Convalescent plasma therapy is an experimental treatment that some doctors are using for people with severe coronavirus disease 2019 (COVID-19).
The U.S. Food and Drug Administration (FDA) hasn't approved any drugs specifically to treat people with COVID-19. However, people who've recovered from COVID-19 have antibodies (proteins the body uses to fight off infections) to the disease in their blood. The blood from people who've recovered is called convalescent plasma. If you've had COVID-19 and recovered from it, you should consider donating blood through your local blood donation center.
Researchers hope that convalescent plasma can be given to people with severe COVID-19 to boost their ability to fight the virus. It also might help keep people who are moderately ill from becoming more ill and experiencing COVID-19 complications.
Convalescent plasma therapy may be helpful for people with COVID-19 who aren't helped by other treatments. Some people with COVID-19 become very sick and don't respond to other treatments or drugs. These people often develop acute respiratory distress syndrome (ARDS) — a severe lung condition. They often require mechanical assistance, such as a ventilator, to breathe. These people also are in danger of developing organ failure.
It could also help other people who may have a higher risk of serious illness, such as people with chronic medical conditions, for example, heart disease or diabetes, or those who have weakened immune systems. Convalescent plasma could help these people from getting sicker if they get COVID-19. Convalescent plasma might also be considered for family members or healthcare workers who have been exposed to someone with COVID-19 to potentially prevent them from getting COVID-19.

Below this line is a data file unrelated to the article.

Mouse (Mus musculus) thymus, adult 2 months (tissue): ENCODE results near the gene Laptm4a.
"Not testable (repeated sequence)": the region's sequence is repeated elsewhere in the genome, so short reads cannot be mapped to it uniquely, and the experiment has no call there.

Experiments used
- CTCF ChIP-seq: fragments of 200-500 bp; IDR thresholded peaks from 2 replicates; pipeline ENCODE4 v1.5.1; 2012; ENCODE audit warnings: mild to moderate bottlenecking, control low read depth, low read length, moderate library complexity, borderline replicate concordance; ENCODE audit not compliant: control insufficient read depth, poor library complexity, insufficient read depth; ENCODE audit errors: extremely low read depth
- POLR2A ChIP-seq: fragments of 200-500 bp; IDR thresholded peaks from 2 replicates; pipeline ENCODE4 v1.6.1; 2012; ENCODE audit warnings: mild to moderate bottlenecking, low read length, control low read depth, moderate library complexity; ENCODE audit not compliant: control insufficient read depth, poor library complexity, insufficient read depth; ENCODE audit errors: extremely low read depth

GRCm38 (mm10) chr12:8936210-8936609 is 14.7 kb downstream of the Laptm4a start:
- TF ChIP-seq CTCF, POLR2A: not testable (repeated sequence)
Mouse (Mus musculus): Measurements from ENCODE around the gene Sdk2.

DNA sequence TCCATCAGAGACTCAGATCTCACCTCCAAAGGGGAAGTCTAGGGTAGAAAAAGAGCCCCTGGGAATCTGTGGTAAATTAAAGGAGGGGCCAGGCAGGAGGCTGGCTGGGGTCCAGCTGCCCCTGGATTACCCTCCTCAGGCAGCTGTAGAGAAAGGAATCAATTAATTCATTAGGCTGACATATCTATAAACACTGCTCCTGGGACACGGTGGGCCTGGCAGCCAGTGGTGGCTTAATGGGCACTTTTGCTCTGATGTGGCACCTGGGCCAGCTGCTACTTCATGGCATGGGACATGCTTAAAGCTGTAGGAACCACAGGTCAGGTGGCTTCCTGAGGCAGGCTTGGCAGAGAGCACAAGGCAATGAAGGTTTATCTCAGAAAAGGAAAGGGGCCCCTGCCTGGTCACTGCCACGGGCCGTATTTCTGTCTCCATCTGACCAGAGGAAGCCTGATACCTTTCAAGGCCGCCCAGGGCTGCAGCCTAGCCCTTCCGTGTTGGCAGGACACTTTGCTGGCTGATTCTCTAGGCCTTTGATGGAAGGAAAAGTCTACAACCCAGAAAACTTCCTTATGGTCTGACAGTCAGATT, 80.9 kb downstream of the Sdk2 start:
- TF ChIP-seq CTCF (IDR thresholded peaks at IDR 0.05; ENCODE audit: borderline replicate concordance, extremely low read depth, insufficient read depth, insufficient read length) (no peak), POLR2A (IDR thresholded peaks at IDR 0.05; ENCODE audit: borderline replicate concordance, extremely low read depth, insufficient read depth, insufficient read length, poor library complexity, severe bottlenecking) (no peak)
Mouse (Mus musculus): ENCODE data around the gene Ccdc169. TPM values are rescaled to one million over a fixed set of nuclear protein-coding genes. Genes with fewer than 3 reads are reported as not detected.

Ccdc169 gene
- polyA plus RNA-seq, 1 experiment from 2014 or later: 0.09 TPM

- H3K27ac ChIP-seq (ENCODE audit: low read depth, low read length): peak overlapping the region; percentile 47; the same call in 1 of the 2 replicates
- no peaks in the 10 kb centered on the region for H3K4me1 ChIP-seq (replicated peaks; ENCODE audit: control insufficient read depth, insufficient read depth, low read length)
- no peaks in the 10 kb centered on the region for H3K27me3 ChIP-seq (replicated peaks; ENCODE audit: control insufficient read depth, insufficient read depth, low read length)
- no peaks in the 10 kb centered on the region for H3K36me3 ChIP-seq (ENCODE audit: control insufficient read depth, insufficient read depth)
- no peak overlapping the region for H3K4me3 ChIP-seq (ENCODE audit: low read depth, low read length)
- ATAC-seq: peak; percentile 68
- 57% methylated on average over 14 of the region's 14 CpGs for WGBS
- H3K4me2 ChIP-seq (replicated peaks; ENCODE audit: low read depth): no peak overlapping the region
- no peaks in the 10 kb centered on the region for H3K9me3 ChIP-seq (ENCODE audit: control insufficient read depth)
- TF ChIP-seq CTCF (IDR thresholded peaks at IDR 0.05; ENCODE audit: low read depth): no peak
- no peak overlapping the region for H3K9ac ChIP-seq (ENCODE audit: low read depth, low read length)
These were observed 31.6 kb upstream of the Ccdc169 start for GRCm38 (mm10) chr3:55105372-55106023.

A doctor may consider a patient as a candidate for convalescent plasma therapy if they are seriously ill with COVID-19 in the hospital. Convalescent plasma will be ordered that is compatible with the patient’s blood type from the hospital's local blood supplier.
When the plasma arrives, the sterile plasma bag is attached to the tube and the plasma drips out of the bag and into the tube. It takes about one to two hours to complete the procedure. The doctor will record the patient’s response and reaction to the treatment. He or she may record how long the patient needed to stay in the hospital or if breathing treatments or other therapies are required following the convalescent plasma procedure.
This notion for convalescent plasma treatments was first introduced in the late 19th century when physiologist Emil von Behring and bacteriologist Kitasato Shibasaburou discovered that they could use antibodies present in serum, another blood component, to fight the bacterial infection diptheria. Since then, doctors have used passive antibody therapy, on and off, at least since the 1930s to treat or prevent both bacterial and viral infections, including forms of pneumonia, meningitis, and measles.
Convalescent plasma is one of the current therapies that Iowa Specialty Hospitals & Clinics has available for our hospitalized COVID 19 patients. We have utilized it on a handful of patients and have found that symptoms improved within 24 - 48 hours. So far, convalescent plasma has shown promising results.